UIs encompass all on-screen controls that support user interactions. As a framework, Substrate comes with an array of UI tools that facilitate designing for a wide range of users’ needs. Let’s examine some of them.
APIs are light-weight software that run between applications and are designed to help them consume data. In this article, we consider how Substrate-based APIs establish a robust programming layer for DApps that persists on top of recurring runtime upgrades.
Pallets operate as building blocks within the Substrate Framework: they determine the kind of DApps that can be built and deployed on a Substrate blockchain. In this article, we consider how Pallets are used to generate back-end services for a wide range of DApps.
DApps are programmes that run on blockchains but often underperform due to limited on-chain resources. Substrate establishes new models to enhance DApps functionalities and execution within a multi-chain ecosystem.
In this article, we explore how Substrate uses the FRAME framework to facilitate blockchain development.
This post presents some essential front-end components that are used to interact with a Substrate blockchain node.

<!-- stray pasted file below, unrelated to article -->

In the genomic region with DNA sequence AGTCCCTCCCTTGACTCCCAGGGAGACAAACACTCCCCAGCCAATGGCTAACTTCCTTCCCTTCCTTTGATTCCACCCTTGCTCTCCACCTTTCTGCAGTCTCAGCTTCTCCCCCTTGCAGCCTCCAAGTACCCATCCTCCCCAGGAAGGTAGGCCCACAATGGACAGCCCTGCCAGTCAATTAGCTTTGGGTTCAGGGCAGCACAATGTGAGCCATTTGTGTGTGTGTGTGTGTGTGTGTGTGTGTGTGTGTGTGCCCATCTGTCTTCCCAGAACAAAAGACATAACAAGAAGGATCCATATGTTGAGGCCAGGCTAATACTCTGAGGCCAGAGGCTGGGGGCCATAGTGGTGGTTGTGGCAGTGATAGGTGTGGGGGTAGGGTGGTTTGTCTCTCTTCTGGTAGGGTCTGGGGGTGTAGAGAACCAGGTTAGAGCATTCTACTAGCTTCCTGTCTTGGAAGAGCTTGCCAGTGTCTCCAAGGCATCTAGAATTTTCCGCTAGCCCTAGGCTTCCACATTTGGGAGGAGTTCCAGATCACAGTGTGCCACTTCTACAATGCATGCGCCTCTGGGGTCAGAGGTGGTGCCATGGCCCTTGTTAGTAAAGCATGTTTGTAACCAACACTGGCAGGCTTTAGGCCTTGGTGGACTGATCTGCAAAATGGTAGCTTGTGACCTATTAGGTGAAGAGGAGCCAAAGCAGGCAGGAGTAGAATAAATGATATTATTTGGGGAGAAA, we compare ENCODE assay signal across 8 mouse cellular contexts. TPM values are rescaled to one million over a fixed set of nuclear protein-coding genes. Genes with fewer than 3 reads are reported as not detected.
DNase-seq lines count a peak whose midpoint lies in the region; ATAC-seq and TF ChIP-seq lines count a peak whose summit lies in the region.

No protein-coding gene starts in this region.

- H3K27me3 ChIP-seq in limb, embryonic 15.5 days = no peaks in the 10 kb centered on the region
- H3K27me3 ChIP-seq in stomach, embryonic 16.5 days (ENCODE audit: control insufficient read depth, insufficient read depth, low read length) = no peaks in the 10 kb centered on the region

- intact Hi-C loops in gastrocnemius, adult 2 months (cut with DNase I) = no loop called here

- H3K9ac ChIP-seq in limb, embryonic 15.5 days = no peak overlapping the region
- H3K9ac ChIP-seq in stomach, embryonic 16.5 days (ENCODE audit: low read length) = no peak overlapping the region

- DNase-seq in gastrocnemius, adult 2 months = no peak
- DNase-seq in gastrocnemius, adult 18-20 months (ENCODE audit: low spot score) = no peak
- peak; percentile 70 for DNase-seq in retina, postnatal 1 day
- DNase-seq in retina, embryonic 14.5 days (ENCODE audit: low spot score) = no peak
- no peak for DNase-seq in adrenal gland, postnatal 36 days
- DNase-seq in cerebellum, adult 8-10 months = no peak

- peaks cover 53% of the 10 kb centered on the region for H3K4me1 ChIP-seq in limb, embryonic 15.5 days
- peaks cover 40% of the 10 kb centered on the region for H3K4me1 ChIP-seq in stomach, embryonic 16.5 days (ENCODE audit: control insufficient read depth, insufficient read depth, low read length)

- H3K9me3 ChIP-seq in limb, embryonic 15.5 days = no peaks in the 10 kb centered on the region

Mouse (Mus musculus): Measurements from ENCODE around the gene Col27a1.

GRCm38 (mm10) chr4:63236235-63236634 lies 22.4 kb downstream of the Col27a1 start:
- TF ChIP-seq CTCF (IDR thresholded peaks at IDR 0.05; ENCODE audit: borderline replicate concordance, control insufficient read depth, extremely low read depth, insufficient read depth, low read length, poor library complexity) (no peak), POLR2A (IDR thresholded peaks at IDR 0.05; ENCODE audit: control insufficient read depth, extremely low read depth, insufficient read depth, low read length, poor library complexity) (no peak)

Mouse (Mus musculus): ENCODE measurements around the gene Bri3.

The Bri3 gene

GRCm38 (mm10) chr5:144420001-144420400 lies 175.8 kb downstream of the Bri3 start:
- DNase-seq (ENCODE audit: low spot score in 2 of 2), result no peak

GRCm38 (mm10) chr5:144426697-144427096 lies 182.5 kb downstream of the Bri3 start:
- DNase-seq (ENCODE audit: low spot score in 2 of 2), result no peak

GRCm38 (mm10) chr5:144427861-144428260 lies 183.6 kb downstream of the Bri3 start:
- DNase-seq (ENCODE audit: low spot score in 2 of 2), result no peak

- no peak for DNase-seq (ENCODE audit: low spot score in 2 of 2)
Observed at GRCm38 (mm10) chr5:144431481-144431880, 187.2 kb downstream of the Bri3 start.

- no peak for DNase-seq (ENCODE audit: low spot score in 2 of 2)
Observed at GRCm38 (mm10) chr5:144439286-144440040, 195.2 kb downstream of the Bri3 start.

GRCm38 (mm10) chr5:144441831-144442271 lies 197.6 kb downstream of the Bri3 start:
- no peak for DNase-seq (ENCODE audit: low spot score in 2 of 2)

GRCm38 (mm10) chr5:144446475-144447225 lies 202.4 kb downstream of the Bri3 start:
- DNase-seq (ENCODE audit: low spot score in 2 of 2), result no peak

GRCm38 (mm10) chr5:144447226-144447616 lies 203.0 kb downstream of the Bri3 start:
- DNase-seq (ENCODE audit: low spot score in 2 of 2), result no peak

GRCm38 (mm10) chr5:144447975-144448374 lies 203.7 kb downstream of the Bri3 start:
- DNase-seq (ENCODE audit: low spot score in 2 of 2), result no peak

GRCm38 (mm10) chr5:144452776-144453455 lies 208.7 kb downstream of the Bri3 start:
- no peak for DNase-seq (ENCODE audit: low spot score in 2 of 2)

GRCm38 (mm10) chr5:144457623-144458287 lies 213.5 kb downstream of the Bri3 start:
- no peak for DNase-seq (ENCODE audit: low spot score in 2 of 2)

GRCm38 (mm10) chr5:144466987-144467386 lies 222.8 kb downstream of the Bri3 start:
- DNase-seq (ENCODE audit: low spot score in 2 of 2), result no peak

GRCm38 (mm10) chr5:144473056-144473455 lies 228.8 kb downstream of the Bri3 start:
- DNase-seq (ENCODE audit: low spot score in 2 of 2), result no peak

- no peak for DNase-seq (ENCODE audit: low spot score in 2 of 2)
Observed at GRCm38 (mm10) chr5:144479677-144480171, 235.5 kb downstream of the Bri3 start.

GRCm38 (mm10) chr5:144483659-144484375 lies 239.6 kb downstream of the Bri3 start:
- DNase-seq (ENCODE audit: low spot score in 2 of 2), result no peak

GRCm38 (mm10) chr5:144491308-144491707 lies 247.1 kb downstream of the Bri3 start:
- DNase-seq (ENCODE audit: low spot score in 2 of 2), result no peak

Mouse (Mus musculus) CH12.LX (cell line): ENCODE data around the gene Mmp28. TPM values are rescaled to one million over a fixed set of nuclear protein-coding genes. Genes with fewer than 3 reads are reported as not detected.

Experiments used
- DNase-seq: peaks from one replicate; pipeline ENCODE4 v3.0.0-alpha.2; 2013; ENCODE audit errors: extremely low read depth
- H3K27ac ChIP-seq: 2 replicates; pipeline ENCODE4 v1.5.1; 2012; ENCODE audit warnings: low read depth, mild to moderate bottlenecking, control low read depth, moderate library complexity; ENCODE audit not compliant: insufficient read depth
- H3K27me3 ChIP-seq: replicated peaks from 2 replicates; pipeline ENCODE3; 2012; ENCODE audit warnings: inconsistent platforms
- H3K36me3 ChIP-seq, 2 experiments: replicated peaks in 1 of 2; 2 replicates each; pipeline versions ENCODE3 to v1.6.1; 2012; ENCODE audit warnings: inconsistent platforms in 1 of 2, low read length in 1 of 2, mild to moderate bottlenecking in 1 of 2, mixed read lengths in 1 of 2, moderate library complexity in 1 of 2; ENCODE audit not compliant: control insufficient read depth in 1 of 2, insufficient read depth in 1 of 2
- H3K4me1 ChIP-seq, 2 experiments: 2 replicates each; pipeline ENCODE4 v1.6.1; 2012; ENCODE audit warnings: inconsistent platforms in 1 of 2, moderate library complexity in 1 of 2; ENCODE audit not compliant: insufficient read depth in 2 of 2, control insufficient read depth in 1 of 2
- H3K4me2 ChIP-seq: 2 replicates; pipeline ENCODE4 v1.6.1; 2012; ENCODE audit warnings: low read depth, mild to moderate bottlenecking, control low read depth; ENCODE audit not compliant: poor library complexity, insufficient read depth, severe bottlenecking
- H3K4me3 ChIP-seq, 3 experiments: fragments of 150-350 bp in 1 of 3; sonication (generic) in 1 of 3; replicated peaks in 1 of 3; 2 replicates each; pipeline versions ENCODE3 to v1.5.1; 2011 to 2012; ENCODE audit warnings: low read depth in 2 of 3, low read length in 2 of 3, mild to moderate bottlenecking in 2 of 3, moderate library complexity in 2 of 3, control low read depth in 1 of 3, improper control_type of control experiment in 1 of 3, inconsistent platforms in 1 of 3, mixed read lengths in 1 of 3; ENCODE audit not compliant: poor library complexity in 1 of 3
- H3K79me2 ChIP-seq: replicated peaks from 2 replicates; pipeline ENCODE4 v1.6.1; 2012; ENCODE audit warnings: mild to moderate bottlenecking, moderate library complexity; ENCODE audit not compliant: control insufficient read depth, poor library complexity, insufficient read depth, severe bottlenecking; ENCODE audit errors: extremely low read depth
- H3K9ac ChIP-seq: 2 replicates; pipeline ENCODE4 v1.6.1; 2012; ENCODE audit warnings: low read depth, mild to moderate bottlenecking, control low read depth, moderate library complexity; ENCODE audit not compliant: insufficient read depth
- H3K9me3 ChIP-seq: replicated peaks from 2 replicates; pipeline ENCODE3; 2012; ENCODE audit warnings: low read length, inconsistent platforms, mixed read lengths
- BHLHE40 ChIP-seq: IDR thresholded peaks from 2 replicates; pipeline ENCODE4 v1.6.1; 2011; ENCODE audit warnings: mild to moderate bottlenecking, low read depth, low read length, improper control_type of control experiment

In this article, we look into the back-end operations needed to configure a Substrate blockchain node.
Substrate is a framework for developing blockchain-based automated protocols within a modular environment. However, as cutting-edge as this might sound, Substrate doesn’t operate out of the box or in isolation. Let’s examine the Substrate environment from a web 2.0 developer’s perspective.
From the Web 1.0 of the 90s to the Web 2.0 of the 2010s, users and developers alike seem to be in a perpetual race to catch up with digital technologies that forever elude them. But this doesn’t have to be the case. This series of articles gives an overview of Web 3.0 development with the Substrate Framework for Polkadot and Kusama.
Consensus, Governance and Voting are at the heart of processes that affect people beyond everyday operations and policies. But this illusion of equality only exists in principles and protocols, never in practice. Let’s have a go at mapping the requirements of a trustless Web 3.0.